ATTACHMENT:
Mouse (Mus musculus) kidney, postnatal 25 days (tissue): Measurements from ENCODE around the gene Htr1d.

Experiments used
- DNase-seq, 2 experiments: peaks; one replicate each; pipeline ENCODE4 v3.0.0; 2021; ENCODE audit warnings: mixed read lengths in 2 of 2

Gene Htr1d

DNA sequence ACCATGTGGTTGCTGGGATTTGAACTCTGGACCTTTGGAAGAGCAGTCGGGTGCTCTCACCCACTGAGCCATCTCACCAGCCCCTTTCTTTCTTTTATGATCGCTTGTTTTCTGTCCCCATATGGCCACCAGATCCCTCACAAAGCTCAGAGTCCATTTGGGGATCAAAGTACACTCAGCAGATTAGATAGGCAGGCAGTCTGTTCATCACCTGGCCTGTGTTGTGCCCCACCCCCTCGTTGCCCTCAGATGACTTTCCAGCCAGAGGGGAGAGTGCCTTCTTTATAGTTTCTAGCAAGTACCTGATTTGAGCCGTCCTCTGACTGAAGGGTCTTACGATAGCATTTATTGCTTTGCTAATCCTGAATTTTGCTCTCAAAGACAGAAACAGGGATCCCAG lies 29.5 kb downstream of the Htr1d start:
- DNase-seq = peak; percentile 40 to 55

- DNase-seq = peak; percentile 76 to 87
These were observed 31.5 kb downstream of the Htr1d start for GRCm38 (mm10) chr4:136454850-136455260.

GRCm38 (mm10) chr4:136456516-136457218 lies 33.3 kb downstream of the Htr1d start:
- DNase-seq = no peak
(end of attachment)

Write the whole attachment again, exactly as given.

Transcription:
Mouse (Mus musculus) kidney, postnatal 25 days (tissue): Measurements from ENCODE around the gene Htr1d.

Experiments used
- DNase-seq, 2 experiments: peaks; one replicate each; pipeline ENCODE4 v3.0.0; 2021; ENCODE audit warnings: mixed read lengths in 2 of 2

Gene Htr1d

DNA sequence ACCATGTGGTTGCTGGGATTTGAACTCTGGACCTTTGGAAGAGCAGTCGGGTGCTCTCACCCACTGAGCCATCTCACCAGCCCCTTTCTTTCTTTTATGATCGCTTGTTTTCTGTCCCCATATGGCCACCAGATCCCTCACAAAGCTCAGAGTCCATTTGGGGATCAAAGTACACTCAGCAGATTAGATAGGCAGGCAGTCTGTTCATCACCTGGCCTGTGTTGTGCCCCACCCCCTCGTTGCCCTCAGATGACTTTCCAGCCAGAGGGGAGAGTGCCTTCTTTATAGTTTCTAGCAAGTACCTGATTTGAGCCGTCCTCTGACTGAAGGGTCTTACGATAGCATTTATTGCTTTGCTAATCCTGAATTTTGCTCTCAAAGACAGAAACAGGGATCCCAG lies 29.5 kb downstream of the Htr1d start:
- DNase-seq = peak; percentile 40 to 55

- DNase-seq = peak; percentile 76 to 87
These were observed 31.5 kb downstream of the Htr1d start for GRCm38 (mm10) chr4:136454850-136455260.

GRCm38 (mm10) chr4:136456516-136457218 lies 33.3 kb downstream of the Htr1d start:
- DNase-seq = no peak